I agree with you that these are very skilled dancers. Would these skills get them into Random/Alston/Davies/Bonachela/Protein/Phoenix etc?

    No, that's the whole point of this article isn't it?




  • Laura Caldow

    A well established fact about the dance industry is that it discriminates by gender, race, physical appearance - a whole host of things. I believe it is also illegal in the UK to discriminate by gender yet audition notices always state whether they are looking for men or women. Bare Bones for example will once again tour 'The Five Man Show' next year. Most likely the choreographers of that show would feel their vision somewhat compromised (or at least altered) should Bare Bones hire women for the project.

    Every dance company has 'it's thing', and each one has a different target audience to please due to this. It may be frustrating that the companies whose work is the most recognised and supported are often the ones with the most traditionally trained, physically virtuoso styles of dancers, but I would argue that there are prominent companies, including of course Candoco, who offer alternatives at a very high level.

    I graduated from ballet school and also completed contemporary training and yet there are companies which I wouldn't audition for because I know that I'm physically unsuitable for their work.

    I wouldn't imagine it would be a particularly pleasant experience for a dancer in a wheelchair to 'rock up' to a Random Dance audition, but I wouldn't anticipate a particularly pleasant experience from that audition myself. Happily there are a few companies from the many around London whose work I think I fit well to, and this seems to keep me busy!

    From a quick google I counted 16 integrated companies in the UK, a few of which are quite well established. I assume that they vary in terms of quality of the work, but this is also the case for non integrated companies. It would be interesting to hear from disabled dancers working in the UK how difficult it is to find good quality performing work.

    For sure the goal to aspire to must be Candoco, with the exciting and diverse choreographers they bring in each season. It would also be interesting to know from Candoco how many disabled applicants to jobs they have and how many non-disabled applicants to jobs.

    One word about training. I have no idea exactly what LCDS, Laban etc offer in terms of programs for disabled dancers, most likely not a complete training at this point. I would imagine that most of the staff at those institutions wouldn't have much experience in this field. What, therefore, is the problem with disabled dancers emerging from Candoco's training system?

    They would seem to have some of the most experienced practitioners available to give the best possible training experience. At least the big established schools in London now have completely wheelchair accessible buildings so the potential for fully integrated training is there.

    I also have to point out that most people who train in dance complete a 3 year course to a high standard with 'little or no chance of ever getting a job' (at least a decent paying performing job.) Another well-acknowledged industry fact sadly, and a possible reason why this particular Editorial has garnered so much attention and protest.

  • Kema

    If having a disabled dancer got you points with the Arts Council all companies would have a disabled dancer.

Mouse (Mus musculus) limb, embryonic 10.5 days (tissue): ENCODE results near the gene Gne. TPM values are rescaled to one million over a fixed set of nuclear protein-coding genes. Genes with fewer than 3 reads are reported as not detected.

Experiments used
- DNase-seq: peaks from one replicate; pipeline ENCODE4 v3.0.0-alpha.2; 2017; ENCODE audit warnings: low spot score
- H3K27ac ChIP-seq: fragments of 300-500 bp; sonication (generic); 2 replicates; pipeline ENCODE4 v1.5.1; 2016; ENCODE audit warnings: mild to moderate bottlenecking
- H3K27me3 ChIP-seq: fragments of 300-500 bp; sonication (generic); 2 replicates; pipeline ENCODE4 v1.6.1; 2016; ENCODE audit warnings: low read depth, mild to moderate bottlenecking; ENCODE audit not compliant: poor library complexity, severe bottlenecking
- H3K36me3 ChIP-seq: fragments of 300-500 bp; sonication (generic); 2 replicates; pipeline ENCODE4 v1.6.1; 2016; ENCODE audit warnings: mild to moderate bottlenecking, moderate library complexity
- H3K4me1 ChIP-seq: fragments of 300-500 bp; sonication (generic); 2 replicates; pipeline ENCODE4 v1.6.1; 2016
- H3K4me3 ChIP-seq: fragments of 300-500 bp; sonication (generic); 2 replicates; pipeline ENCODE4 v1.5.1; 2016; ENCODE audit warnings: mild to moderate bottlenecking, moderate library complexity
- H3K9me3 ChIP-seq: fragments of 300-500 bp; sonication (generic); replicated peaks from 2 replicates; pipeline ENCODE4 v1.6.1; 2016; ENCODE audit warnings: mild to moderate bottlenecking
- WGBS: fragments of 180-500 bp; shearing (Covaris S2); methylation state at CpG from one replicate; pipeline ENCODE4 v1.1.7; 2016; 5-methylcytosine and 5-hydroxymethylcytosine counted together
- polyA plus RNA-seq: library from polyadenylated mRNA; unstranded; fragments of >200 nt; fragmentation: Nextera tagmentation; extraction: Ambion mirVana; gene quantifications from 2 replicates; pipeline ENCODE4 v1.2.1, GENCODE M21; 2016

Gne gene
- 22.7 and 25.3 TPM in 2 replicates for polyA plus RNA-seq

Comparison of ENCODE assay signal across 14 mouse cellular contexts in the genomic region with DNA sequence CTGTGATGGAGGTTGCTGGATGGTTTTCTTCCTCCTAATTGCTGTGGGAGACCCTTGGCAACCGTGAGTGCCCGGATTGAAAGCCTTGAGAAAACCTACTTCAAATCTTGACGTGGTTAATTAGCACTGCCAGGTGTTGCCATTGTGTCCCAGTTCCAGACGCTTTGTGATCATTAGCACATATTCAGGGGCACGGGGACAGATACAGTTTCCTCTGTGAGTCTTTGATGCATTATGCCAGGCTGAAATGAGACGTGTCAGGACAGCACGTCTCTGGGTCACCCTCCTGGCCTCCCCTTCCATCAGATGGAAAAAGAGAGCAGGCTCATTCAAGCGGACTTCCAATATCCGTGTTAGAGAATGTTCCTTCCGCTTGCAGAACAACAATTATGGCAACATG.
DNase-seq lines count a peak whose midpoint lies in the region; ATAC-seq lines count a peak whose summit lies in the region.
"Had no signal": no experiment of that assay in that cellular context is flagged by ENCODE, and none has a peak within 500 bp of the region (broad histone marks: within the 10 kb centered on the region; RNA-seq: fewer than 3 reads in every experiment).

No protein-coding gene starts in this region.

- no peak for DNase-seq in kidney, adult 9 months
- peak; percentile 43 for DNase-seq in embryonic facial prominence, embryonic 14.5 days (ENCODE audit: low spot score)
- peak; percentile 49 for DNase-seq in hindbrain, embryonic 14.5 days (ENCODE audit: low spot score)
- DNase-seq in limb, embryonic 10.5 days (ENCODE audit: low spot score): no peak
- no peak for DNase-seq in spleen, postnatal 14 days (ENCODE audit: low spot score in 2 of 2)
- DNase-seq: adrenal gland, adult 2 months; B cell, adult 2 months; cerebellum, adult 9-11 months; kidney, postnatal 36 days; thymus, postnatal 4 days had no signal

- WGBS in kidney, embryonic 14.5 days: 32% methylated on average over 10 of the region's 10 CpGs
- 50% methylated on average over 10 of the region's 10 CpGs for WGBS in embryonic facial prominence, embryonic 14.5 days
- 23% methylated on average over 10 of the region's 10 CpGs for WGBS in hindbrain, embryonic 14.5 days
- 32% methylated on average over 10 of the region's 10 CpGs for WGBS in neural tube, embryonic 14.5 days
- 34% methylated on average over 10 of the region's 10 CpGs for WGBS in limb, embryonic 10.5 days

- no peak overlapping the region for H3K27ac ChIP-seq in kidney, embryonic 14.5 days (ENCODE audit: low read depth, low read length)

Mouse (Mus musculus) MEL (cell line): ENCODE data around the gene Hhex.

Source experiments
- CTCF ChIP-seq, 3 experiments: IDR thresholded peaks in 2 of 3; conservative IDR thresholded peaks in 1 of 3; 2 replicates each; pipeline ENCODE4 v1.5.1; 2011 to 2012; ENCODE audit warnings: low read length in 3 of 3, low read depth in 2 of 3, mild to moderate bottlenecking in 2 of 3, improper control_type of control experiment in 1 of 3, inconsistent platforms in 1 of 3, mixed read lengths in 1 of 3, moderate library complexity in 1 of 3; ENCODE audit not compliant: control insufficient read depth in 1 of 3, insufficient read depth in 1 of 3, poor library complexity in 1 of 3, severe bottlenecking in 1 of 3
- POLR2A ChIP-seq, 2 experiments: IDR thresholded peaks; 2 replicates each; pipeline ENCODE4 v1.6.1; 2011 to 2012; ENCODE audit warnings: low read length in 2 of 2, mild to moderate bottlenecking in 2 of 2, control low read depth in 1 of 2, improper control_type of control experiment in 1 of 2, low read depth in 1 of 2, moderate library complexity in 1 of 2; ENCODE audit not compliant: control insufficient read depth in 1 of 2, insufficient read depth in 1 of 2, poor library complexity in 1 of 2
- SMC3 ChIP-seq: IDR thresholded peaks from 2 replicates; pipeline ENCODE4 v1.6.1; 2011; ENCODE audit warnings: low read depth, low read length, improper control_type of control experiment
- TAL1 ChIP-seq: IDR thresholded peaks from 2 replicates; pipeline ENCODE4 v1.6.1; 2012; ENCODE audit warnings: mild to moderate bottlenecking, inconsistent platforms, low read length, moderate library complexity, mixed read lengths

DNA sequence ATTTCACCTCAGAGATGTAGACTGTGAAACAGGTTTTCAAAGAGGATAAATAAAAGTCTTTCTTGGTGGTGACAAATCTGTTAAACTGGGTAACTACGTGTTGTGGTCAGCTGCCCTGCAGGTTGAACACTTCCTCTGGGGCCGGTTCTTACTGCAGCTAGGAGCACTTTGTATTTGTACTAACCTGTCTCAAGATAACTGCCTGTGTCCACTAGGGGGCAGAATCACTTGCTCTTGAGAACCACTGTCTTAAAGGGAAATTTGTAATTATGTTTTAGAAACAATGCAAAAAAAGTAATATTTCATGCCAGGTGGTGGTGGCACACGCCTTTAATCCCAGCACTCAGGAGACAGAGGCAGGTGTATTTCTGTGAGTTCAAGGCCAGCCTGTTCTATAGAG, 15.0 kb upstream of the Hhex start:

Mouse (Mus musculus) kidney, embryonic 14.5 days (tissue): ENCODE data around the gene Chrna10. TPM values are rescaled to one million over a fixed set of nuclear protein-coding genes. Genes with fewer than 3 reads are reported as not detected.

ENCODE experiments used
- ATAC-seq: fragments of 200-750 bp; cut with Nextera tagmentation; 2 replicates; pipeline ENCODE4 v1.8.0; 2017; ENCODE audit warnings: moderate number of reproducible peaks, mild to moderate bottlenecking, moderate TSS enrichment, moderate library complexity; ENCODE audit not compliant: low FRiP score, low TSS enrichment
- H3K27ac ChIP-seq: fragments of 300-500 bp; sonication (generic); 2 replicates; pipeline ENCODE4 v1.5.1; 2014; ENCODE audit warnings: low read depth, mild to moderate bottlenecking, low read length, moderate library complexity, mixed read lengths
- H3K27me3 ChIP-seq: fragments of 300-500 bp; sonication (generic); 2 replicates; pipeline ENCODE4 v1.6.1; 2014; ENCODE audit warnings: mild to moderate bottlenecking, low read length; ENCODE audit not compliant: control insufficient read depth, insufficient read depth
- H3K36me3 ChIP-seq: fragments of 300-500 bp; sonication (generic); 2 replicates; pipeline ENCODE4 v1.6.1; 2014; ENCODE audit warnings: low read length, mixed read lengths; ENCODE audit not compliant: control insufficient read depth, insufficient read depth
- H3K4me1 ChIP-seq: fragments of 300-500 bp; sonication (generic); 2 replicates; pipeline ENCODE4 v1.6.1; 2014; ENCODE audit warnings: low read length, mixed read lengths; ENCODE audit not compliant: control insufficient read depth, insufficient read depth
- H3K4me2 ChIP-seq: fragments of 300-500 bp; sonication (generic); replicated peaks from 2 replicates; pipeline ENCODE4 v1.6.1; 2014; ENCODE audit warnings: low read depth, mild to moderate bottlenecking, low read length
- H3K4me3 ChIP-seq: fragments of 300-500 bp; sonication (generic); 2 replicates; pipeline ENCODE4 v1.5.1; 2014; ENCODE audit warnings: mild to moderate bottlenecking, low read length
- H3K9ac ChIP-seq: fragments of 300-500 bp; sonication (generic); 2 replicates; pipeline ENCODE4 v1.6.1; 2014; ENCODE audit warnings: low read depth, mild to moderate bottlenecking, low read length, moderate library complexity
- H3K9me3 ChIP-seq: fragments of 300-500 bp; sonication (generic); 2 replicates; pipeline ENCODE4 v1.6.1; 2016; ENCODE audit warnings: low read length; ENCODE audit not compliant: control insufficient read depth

As it is,it doesn't affect anyone's funding.

    Is Candoco an integrated company or is it just a contemporary dance company with a few disabled dancers in it? How many of the disabled dancers with Candoco trained at NSCD, LABAN, LSCD, SSCD etc? How many of the disabled dancers got their jobs through being trained by Candoco? If the disabled dancers are products of Candoco training or from other countries then the other issue is with our UK dance training system.

    Look at our current training system: Graham, Cunningham Ballet based systems that are reliant upon a certain bipedal, flexible, fit, strong body type. If you do not fit that you are not going to get into a college, no matter what their "equal opps" policies say.

    Our artform is based pretty much upon virtuosity of performance. The weak,older/mature,disabled, not very flexible etc are not going to get into a college never mind a dance company.

    Most audition notices say this:

    "strong ballet and contemporary technique essential"

    What they should say is:

    "I would prefer NSCD cos you're usually stronger, but if you're from Laban you can choreograph sections for me whilst I meet with my lighting guy, but no Rambert cos you lot don't improvise that well. But especially don't come if you are partially sighted/one legged/Deaf/deaf/really tall/really small/large build/small build/a jazzer/black/asian/Chinese cos you don't fit with what I want and I'll get rid of you lot after the warm up anyway.

    This much would be much clearer than "We are an Equal Opportunities Employer" which blatantly isn't true for most companies.



    Last thing could some of you "anonymous" cowards have the guts to own your comments?

    To Mr/Ms/Miss Anonymous most people criticise an industry openly because they want to bring an awareness of its problems to the masses. Unlike the backslappers who tell you how great your piece was when it was crap!!

  • CA

    In response to the above comment from Jacqui:

    Scottish Dance Theatre seem to be carrying out your wishes."Angels of Incidence" 2007 by choreographer Adam Benjamin toured internationally and included four dancers with "disabilities", one of whom, Caroline Bowditch is now employed full-time by SDT.

    Maybe some mainstream companies are already "broaden(ing) their horizons" without making a song and dance of it.


  • That information is not accurate. The project you are referring to was a just that, a project. The dancers were not in the main company and Ms Bowditch is not a dancer with Scottish Dance Theatre.